London Insurance Market have historically competed on expertise and not technology. The route to success was seen to be hiring the best underwriters, in the right numbers.

According PWC`s Report: Transforming the London Market, systems and tools were a secondary consideration. Other issues hampered change: it was perceived to be difficult to make the business case for investment; there was a degree of complacency around long-term profitability; and class-specific tactical solutions were deemed satisfactory. Coupled with much of the market’s infrastructure being provided centrally, insurers have struggled.

We now see the landscape changing: the hard market is one catalyst, alongside general perceptions that others are making investments, and that modern, modular tools are quicker, easier and less risky to deploy.

The next generation of underwriters are also more open to new tools and new ways of working. For the first time in decades we are seeing significant investments in the technology used in the underwriting journey, from prospecting to post-bind activities.

In response, PWC asked senior management of London Market insurers their opinions on the drivers, opportunities and risks of these technology investments.

Survey revealed some unique insights into delivering successful transformation and getting the best return on investment.

Digital Transformation drivers: insurers’ ambitions for change

London Market insurers are trying to solve a wide range of problems simultaneously: better equip underwriters with the tools and insight they need; lower costs and drive productivity; improve controls and better serve clients and brokers.

London Market insurers have an expense problem, collectively and individually. Unsurprisingly, the survey finds addressing this a top driver.

Building a business case around expense reduction often seems easy, but long-term success requires careful management and tracking of benefit delivery and implementation milestones.

Being clear on programme objectives, and how they link to individual investments, is vital. All too often, benefit delivery is decoupled from technology investment. Technology change should not become a goal in itself.

Technology investments must also be accompanied by tangible change to working practices and target operating models. It is easy to make assumptions about the benefits new tools can bring, but without the right processes and adoption, the benefits of the change often fail to materialise.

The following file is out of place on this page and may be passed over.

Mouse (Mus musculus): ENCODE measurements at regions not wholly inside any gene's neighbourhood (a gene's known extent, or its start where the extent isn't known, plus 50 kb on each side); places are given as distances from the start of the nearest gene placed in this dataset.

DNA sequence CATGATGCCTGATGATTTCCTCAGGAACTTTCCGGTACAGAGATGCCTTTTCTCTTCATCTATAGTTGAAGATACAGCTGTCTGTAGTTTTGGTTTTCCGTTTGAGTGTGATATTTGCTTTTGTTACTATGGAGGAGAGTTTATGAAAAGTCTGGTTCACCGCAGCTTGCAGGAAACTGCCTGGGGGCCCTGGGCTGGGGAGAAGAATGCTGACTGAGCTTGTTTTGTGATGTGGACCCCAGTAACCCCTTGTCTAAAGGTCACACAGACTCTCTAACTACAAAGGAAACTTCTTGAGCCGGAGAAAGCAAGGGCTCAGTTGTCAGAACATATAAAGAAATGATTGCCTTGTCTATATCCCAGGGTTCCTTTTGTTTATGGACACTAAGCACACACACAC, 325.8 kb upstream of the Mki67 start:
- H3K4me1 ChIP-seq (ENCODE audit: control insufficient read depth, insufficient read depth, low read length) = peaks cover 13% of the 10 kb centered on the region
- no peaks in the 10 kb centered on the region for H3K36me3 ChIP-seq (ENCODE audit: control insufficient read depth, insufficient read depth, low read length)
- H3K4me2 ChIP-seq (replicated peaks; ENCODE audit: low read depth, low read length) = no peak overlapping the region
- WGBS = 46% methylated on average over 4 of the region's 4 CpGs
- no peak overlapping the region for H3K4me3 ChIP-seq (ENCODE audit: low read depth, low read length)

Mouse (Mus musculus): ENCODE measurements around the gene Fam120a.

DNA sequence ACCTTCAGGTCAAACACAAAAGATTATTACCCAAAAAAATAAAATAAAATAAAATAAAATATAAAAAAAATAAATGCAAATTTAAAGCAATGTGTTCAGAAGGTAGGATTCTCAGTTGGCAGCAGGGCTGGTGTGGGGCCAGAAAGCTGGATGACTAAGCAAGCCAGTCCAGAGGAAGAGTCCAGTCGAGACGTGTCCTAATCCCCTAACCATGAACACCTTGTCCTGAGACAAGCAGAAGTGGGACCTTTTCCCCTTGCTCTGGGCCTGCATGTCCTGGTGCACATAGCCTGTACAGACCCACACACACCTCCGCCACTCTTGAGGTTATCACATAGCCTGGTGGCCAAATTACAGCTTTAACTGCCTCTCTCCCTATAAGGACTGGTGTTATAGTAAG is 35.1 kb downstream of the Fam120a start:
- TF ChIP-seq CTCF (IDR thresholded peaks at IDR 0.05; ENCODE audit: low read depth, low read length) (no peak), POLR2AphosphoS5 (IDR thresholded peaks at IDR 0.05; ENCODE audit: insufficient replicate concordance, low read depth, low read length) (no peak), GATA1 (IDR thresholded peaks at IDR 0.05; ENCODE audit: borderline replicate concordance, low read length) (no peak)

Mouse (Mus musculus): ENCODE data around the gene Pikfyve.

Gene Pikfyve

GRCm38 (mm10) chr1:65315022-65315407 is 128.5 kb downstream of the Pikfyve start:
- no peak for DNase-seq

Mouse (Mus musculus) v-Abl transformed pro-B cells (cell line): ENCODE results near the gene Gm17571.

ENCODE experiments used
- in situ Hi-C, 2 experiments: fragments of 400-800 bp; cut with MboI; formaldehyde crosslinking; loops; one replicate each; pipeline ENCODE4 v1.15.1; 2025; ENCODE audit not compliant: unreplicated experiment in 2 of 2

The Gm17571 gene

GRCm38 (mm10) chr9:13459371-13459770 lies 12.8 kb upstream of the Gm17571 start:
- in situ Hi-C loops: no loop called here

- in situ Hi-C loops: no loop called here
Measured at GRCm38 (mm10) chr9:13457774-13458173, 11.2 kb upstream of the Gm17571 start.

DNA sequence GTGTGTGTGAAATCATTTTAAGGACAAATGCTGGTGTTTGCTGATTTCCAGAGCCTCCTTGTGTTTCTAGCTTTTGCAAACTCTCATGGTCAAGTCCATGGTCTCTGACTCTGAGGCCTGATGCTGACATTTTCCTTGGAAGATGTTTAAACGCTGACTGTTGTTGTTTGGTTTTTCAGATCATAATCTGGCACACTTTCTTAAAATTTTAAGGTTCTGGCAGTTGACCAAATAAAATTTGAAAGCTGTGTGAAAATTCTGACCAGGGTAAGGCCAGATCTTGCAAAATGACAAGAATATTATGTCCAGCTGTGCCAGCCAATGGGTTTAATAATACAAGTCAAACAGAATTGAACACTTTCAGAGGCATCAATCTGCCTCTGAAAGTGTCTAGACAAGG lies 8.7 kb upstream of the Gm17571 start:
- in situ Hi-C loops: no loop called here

Underwriters spend far too little time underwriting. Addressing this not only drives productivity, but also helps firms attract and retain talent. Those with modern tooling and efficient processes have more engaged underwriters and better retention.

Andy Moore, PwC UK, Partner

The survey identified two priorities, and related, areas for investment: underwriting workbenches, and portfolio management tools.

What are the most important drivers for your technology transformation?

Underwriting workbenches are workflow, productivity enhancement, and decision support tools, giving underwriters easy access, in one central location, to everything they need to fulfill their role. New low-code platforms offer cost-effective and fast deployment, allowing underwriters to see benefits quickly. Increasingly they are surfacing portfolio management data alongside case underwriting information.

Historically, insurers have not had the capacity to capture every submission – with an automated process it is possible to capture granular information about every submission (even those not taken up or declined). This opens up opportunities for insightful MI on portfolio management (e.g. historical claims on declined business).

The majority of firms have already started to move away from spreadsheets in accordance with regulatory best practice. But many are still on the journey and are now ‘half-on, half-off’, leaving the more complex, or smaller, classes to last.

Initiatives and tooling

Insurers are showing ambition in the breadth of the technology change they are committed to implementing: a third are investing in more than four tools simultaneously. On the next page we offer our perspective on some areas to focus on to get the best value from investments.

In which of the below is your company actively investing in the next 12 months?

To what extent do you agree your current tools are fit for purpose?